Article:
This seminar will focus on a special topic in creative writing, investigating in-depth a curiosity, wonderment or particular point of craft in fiction, nonfiction, or poetry.
This seminar will provide the advanced student the opportunity to do intensive work in Film Studies. Topics vary and may include the study of genre, individual directors, screenwriting, film production, or themes/issues.
This seminar will provide the advanced student the opportunity to study a particular author, period, genre, or topic.
This seminar will provide the advanced student the opportunity to do intensive study of a major issue in communications and media. Topics may include, but are not limited to, media and social justice; women's magazines; television studies; censorship; media and politics; wartime journalism; crisis communications; and media research methods.
This course studies significant American and British novels published after the millennium. Often haunted by the events of 9/11, these novels grapple with the moral and ethical dilemmas occasioned by the realities of our rapidly changing world.
Students will give concentrated attention to the work of significant literary figures from different eras, considered either individually or in small groups. Course content will vary by instructor, but may include, for example, Geoffrey Chaucer, John Milton, Charles Dickens, Jane Austen, William Faulkner, Ernest Hemingway, Toni Morrison, Salman Rushdie, and Margaret Atwood.
This course is offered for minors concentrating in Creative Writing. Each student will undertake a manuscript of poems, fiction, or literary nonfiction.
This course gives students the opportunity to apply the foundation skills learned in other communications courses to the development and implementation of a real-world public relations campaign. Working with a local client, students will research, set objectives, and identify strategies and tactics for a short-term campaign that they will then implement.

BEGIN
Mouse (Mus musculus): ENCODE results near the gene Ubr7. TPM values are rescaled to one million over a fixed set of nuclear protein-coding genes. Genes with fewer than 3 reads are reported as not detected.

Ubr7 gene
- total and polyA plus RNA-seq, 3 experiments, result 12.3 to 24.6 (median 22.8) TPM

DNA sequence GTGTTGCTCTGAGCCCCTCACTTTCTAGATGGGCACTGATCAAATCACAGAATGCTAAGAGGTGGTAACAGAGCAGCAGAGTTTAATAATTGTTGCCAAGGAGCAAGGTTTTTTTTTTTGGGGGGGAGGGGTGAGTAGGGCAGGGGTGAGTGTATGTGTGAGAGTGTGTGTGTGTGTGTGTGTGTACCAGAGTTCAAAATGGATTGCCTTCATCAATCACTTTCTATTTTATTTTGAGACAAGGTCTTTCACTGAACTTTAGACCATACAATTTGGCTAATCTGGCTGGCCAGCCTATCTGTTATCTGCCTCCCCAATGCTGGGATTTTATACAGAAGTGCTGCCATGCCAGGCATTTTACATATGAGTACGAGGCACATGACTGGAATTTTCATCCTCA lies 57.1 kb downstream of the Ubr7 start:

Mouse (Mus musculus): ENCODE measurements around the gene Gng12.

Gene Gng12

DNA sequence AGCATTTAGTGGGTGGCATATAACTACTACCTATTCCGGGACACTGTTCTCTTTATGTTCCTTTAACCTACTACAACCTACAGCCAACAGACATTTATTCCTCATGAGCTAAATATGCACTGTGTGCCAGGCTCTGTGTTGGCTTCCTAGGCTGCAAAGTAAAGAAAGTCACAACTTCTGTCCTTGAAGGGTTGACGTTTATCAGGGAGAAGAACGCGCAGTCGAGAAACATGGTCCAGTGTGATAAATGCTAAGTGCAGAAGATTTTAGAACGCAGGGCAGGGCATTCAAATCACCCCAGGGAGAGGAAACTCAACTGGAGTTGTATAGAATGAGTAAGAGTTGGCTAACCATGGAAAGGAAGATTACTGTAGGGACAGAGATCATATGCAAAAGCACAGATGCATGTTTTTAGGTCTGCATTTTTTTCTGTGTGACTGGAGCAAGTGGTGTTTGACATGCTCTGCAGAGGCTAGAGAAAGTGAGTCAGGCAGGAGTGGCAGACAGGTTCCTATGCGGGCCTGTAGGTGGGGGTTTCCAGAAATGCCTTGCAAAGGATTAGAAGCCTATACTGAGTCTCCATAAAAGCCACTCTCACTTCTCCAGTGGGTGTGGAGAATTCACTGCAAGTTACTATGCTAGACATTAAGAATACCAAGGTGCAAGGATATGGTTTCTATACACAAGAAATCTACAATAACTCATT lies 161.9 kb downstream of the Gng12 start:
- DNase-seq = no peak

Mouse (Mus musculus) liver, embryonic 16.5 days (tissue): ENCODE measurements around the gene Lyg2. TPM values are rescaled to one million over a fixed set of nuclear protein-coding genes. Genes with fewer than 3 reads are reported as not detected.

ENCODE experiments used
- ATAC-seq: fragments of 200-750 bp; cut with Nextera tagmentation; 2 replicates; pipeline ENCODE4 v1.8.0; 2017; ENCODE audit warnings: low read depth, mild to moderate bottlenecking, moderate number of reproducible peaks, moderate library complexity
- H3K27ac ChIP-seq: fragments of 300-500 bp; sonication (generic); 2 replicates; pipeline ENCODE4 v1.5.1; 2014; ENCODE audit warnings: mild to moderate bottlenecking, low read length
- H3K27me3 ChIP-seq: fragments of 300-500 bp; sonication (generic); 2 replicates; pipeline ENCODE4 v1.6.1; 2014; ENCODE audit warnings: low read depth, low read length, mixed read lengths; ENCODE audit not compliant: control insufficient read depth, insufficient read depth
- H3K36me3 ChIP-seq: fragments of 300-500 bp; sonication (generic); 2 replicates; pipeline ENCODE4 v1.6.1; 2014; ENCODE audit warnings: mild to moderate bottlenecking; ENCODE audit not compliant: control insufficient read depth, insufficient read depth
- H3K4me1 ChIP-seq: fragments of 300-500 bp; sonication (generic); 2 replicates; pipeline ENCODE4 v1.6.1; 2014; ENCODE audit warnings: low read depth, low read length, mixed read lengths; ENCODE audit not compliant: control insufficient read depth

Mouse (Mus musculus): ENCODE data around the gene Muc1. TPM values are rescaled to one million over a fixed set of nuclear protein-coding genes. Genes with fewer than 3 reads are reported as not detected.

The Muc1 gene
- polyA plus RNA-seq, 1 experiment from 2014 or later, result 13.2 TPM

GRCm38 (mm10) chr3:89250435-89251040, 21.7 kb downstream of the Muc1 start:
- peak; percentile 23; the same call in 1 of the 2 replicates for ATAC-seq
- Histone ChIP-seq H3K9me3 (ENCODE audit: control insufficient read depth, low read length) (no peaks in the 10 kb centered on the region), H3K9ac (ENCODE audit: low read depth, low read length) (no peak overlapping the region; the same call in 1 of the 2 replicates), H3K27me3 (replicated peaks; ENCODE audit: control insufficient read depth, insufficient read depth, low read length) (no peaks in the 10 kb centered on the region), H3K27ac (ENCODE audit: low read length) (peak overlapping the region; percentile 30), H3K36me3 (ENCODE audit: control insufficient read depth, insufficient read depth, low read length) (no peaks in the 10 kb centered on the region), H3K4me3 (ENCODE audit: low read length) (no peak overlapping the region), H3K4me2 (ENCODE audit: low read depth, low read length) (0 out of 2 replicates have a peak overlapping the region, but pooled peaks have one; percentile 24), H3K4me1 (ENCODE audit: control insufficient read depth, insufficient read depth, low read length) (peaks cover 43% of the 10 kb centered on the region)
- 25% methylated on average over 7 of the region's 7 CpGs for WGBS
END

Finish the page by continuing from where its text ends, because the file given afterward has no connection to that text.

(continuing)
An intensive preparation for research-based and in-depth writing projects, this course provides students with opportunities to improve their skills in research methods and to refine their writing style. Senior English majors only. Foundation Course required of all Literature and Communications Majors.
Each student will select a topic or a writer for study and research. The seminar sessions will meet regularly for the presentation and critique of students' progress. Each student is expected to produce a significant research paper and make an oral presentation and defense. Foundation Course required of all Literature and Communications Majors.
Interns work under supervision at local and area newspapers and magazines, public relation firms, non-profit agencies, advertising agencies, and television and radio stations. Literature majors may take this course once for credit toward the major. Senior academic standing or permission of department chair is required. Foundation Course required of all Communications Majors.
This course, a required foundation course for the Film minor, concentrates on film theory either as a general overview or focus on certain theoretical approaches, such as auteur studies, postmodernism, feminism, spectatorship, and post-colonialism. Junior/senior academic standing or permission of instructor is required.
Students with compelling reasons may participate in independent study under the direction of a member of the English faculty. Permission of department chair is required.